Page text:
On Sunday the 2nd of June, chef Alain Senderens passed away at 77 years of age, leaving behind him a permanent legacy that revolutionised the world of gastronomy.
The incorporation of wine into meals
Alain Senderens was in himself the perfect combination: he understood both cuisine and wine. Senderens was the first person to introduce wine whilst tasting a dish. He chose a specific wine for each dish -and the other way round-, and thus wine ceased to be just a drink and became part of the items on a menu.
Rejection of Michelin stars
Senderens started his career in 1968 when he opened the restaurant Archestrate in Paris, which later went on to obtain three Michelin stars. In 1985 he was the chef of the restaurant Lucas Carton, also in Paris, where he worked for 30 years. In 2005 he renounced the stars and renamed the restaurant calling it “Alain Senderens”. This decision was the result of a desire to offer different cuisine without the pressure and formalities required by Michelin.
An chef ahead of his time
Apart from being passionate about cuisine and wine, Alain Senderens was also passionate about literature. It was this pairing of reading with gastronomy that led him to recover a recipe from Roman times and create a modern version, more in the line of nouvelle cuisine. In fact, Senderens was one of the first promoters of nouvelle cuisine. One example of his avant-garde and genius in conceptualising and creating dishes is one of his famous dishes: steamed foie-gras served on a cabbage leaf, a brilliant interpretation of dumplings. Senderens was interested in Asian and Thai food before globalisation brought them to Europe.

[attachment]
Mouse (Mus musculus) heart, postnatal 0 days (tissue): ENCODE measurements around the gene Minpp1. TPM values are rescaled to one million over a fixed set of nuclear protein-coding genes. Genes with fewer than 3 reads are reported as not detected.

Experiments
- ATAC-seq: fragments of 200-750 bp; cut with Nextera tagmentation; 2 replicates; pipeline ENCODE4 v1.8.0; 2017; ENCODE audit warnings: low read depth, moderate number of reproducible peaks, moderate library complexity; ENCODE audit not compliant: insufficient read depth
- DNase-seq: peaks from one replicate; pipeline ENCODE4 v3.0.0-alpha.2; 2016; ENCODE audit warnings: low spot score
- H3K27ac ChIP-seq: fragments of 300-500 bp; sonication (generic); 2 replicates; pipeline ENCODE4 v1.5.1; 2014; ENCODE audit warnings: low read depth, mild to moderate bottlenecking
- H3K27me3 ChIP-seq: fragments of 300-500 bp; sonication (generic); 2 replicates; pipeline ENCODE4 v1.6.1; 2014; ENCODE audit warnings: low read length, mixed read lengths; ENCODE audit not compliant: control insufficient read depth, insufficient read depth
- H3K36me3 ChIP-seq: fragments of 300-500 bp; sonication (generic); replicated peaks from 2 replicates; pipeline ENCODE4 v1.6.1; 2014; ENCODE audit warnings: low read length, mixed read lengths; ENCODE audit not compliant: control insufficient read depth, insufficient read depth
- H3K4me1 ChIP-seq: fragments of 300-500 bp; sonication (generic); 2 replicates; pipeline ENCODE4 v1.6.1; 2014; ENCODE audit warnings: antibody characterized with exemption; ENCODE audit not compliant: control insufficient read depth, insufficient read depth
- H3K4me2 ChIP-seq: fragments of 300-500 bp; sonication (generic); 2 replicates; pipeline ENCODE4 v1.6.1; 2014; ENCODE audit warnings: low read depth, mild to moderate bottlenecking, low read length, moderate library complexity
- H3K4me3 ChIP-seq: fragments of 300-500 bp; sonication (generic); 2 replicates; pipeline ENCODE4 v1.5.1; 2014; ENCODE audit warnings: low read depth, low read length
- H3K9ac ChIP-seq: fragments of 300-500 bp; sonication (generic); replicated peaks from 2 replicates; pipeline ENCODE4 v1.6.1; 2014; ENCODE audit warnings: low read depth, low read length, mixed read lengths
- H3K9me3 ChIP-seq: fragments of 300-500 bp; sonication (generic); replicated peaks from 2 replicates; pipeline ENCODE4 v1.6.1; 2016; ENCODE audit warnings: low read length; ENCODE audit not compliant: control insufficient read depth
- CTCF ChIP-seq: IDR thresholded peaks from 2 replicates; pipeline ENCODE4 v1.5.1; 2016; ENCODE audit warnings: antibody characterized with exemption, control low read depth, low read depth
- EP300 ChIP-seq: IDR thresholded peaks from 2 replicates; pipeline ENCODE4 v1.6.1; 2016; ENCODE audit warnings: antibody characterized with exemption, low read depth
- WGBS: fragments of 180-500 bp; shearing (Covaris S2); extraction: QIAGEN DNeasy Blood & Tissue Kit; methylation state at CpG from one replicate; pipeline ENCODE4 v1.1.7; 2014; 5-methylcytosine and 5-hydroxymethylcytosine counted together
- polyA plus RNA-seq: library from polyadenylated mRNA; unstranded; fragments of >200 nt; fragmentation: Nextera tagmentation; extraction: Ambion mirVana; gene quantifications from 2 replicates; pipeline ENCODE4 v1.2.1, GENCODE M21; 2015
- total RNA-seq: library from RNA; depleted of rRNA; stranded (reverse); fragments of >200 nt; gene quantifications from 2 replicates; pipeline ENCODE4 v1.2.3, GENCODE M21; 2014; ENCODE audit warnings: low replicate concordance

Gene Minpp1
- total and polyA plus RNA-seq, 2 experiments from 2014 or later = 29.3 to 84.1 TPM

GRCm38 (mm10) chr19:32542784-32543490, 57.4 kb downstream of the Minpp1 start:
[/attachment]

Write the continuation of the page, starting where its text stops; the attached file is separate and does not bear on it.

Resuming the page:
The world of gastronomy and wine will always be grateful to him for his contributions. He was and continues to be a source of inspiration for many professionals.
Alain Senderens’ picture source: Wikipedia